simple, strait forward question. If you are unable to provide an educated answer, don't be embarrassed to just say so.

    “We can ignore reality, but we cannot ignore the consequences of ignoring reality.” – Ayn Rand

  • MLBdaysMLBdays Posts: 1,135 ✭✭✭✭✭

    Strong stock markets like this one are based on low interest rates....."don't fight the fed".......is right.....cheap money is high velocity and that means asset speculation.... stocks and things like collectibles are right in that wheelhouse (bubbles possible and likely). LOW interest rates........ as long as inflation is in check ...it looks good. Once rates begin to rise? ~run for cover baby.

  • BaleyBaley Posts: 21,272 ✭✭✭✭✭

    Liberty: Parent of Science & Industry

  • cohodkcohodk Posts: 15,840 ✭✭✭✭✭

    @derryb said:
    More telling of the true strength of the economy is this current general consensus: "Next week the Fed will be forced to cut rates again for the third time this year as they can’t afford to not cut rates for fear of disappointing markets."

    It also confirms the accuracy of my discussion on perception in the original post.

    Interest rates are global. The Fed is not cutting rates in the US because the US economy is bad, but rather because rates at our major trading partners are so low.

    I believe the basis of discussion is rooted in your relatively novice understanding of economics, finance, inter-market relationships, demographics and consumer psychology. As the diagram posted by Baley illustrates, a little knowledge can be a dangerous thing.


    Excuses are tools of the ignorant
    Knowledge is the enemy of fear
  • cohodkcohodk Posts: 15,840 ✭✭✭✭✭
    edited October 27, 2019 5:43AM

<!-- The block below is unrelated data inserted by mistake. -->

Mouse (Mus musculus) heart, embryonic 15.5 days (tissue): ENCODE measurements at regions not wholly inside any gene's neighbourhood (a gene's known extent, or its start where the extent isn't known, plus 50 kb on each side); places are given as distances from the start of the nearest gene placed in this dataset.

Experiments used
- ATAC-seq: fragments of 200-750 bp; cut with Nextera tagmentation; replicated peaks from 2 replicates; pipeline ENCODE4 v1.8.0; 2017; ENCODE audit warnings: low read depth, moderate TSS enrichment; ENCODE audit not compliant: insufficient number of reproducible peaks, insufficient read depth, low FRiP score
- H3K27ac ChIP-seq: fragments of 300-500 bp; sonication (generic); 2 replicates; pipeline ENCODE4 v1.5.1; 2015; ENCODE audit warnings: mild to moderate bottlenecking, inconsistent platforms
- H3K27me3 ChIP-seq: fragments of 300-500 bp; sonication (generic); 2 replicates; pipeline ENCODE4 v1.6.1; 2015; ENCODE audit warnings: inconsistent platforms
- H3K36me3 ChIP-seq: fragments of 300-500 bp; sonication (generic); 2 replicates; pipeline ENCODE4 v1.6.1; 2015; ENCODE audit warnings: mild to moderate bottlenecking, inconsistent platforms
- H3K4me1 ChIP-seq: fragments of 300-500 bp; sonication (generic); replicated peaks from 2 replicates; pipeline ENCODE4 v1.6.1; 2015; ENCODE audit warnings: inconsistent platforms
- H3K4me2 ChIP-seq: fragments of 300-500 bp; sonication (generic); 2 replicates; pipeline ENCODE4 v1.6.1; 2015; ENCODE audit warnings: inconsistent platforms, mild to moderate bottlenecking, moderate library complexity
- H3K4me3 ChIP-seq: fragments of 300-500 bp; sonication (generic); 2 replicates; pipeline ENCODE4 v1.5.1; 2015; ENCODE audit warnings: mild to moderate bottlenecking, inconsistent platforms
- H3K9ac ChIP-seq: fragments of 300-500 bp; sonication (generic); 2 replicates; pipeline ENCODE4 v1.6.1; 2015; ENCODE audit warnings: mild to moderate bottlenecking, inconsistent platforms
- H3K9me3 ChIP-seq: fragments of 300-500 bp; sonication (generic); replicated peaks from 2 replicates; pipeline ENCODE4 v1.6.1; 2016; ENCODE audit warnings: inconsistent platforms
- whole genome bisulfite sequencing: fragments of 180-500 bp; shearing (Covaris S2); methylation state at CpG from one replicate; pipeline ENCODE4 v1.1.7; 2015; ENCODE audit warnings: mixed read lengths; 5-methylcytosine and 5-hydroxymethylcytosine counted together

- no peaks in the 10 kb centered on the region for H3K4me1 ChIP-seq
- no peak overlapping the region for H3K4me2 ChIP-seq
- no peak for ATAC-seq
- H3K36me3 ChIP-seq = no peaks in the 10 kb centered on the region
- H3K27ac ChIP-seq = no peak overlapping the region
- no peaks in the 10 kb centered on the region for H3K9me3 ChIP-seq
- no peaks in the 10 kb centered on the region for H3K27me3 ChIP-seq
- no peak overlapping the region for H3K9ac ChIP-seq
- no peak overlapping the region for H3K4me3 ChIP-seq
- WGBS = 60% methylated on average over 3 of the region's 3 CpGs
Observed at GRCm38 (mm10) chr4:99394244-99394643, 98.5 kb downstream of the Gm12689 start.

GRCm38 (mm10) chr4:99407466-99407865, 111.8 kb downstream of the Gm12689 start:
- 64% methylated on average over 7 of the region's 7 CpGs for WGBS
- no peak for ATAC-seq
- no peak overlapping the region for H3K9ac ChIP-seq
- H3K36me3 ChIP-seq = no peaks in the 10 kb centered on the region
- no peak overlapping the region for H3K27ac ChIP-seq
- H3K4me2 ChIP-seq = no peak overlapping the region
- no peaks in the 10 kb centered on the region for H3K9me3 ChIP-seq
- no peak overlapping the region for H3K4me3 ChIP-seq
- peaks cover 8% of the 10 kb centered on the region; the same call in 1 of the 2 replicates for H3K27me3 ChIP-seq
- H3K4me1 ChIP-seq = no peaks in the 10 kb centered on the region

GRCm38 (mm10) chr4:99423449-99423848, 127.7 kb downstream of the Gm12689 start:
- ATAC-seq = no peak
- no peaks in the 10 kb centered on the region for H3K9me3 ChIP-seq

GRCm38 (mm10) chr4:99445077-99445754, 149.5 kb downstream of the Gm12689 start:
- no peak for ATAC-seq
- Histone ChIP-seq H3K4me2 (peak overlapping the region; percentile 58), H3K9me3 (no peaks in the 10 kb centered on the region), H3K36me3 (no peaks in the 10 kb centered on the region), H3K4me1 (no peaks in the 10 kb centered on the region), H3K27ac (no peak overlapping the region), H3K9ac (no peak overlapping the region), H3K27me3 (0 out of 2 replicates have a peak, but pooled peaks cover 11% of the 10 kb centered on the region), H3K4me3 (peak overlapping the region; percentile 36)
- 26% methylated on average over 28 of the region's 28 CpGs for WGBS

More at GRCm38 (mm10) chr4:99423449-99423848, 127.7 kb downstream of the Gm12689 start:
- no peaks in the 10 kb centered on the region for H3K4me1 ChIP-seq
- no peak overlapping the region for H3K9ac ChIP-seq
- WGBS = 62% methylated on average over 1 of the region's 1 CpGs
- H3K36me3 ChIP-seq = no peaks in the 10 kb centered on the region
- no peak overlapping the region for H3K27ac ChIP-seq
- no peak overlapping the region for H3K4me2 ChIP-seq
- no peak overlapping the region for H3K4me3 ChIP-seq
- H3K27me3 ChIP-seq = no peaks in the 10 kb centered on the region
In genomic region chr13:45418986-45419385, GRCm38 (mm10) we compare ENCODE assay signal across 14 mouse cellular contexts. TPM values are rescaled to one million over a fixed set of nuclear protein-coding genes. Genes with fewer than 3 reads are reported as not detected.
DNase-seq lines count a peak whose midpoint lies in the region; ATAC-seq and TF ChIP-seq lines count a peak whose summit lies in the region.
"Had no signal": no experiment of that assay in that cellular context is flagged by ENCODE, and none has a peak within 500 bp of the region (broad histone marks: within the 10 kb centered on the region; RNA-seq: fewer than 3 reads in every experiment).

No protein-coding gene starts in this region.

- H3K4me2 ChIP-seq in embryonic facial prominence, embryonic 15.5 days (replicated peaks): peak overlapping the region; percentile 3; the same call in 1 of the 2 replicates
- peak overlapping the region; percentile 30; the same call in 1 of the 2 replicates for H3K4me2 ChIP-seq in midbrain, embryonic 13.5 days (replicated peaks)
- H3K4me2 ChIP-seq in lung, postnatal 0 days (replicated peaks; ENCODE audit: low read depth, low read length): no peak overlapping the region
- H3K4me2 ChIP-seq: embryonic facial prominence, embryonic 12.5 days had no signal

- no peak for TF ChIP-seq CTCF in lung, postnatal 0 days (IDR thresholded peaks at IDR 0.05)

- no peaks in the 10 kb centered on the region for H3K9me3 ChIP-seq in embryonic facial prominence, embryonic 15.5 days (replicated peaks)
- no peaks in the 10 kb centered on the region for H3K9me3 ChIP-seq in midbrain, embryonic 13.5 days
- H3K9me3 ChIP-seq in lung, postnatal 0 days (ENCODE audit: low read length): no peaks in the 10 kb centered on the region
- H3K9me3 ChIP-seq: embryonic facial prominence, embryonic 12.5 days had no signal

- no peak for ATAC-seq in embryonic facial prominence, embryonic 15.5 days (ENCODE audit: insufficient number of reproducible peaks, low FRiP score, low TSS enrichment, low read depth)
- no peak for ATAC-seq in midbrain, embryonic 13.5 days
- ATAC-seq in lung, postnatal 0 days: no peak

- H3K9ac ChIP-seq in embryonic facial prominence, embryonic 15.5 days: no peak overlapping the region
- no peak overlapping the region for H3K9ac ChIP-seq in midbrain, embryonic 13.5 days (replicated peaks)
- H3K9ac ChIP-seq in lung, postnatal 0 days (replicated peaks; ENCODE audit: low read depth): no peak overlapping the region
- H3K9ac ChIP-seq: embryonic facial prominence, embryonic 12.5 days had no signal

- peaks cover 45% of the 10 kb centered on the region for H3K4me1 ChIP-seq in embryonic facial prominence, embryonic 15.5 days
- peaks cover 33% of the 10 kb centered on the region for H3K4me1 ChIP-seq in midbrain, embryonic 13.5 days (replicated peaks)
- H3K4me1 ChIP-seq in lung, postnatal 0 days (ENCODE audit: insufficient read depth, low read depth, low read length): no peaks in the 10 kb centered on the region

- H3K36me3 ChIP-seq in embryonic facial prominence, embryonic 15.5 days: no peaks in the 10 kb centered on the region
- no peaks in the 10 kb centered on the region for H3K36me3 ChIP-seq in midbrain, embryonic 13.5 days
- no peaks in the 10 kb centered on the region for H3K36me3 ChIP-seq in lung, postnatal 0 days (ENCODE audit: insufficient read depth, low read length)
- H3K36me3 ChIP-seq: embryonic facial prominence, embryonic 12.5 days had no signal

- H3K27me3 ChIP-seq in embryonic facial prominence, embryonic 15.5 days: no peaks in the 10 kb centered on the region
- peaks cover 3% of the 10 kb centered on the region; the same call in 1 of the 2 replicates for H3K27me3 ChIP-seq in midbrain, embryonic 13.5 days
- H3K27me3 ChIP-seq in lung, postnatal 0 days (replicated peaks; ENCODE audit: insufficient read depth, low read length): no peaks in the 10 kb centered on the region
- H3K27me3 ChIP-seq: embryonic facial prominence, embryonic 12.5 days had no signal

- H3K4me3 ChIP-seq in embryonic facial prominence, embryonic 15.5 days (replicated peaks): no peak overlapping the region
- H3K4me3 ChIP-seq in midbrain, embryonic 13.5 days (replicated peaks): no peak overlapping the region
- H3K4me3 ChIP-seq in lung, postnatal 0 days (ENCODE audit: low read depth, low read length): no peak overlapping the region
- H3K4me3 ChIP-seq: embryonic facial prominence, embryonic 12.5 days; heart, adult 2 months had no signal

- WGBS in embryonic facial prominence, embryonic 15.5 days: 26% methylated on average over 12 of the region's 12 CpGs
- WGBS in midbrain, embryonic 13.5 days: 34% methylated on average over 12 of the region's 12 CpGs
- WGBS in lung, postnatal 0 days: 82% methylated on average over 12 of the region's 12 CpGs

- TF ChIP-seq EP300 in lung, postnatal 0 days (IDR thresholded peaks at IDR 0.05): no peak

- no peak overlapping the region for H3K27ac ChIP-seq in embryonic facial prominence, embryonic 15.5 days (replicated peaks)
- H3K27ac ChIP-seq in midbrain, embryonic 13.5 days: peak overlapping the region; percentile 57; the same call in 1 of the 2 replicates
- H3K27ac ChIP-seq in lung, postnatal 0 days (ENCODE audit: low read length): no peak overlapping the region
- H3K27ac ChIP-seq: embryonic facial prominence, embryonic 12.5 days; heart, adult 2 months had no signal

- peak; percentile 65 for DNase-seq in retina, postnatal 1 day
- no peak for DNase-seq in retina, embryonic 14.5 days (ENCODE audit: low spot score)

@derryb said:

    @cohodk said:

    Roseville. Folsom, Elk Grove isnt booming?

    Stock market is booming. Good economic indicator? Better/worse than Roseville, Folsom, Elk Grove?

    Certainly is representative. Just as is Jacksonville. And you dont think Jax is booming, then your head really is buried deep.


    Excuses are tools of the ignorant
    Knowledge is the enemy of fear
  • bigjpstbigjpst Posts: 2,512 ✭✭✭✭

    I don’t think that the stock market itself is a sign of a strong economy. That doesn’t mean I don’t think we are currently in a strong economy.
    More than half of the country own stocks in some way either through retirement or directly so saying the only people who the market benefits is the 1% is disingenuous.
    The percentage of stock owned by the wealthiest 10% is growing for sure. Is that because they are oppressing and manipulating the poor people or is it because they were smart enough to invest in the market after the crisis instead of climbing into a bunker and buying gold and cans of beans waiting for the apocalypse?

  • derrybderryb Posts: 27,428 ✭✭✭✭✭
    edited October 27, 2019 8:25AM

    @cohodk said:

    Interest rates are global. The Fed is not cutting rates in the US because the US economy is bad, but rather because rates at our major trading partners are so low.

    Everything is global, including this forum. If you really believe the FED cuts rates because they are being cut elsewhere around the globe, you are a perfect example of Baley's chart. If the chart fits, wear it.

    psst: The FED lowers interest rates to stimulate economic growth. A good indicator of a weak/weakening economy.

    next poll:
    Does the FED lower interest rates because Japan does or does the FED lower interest rates to stimulate economic growth in the US? lol

    “We can ignore reality, but we cannot ignore the consequences of ignoring reality.” – Ayn Rand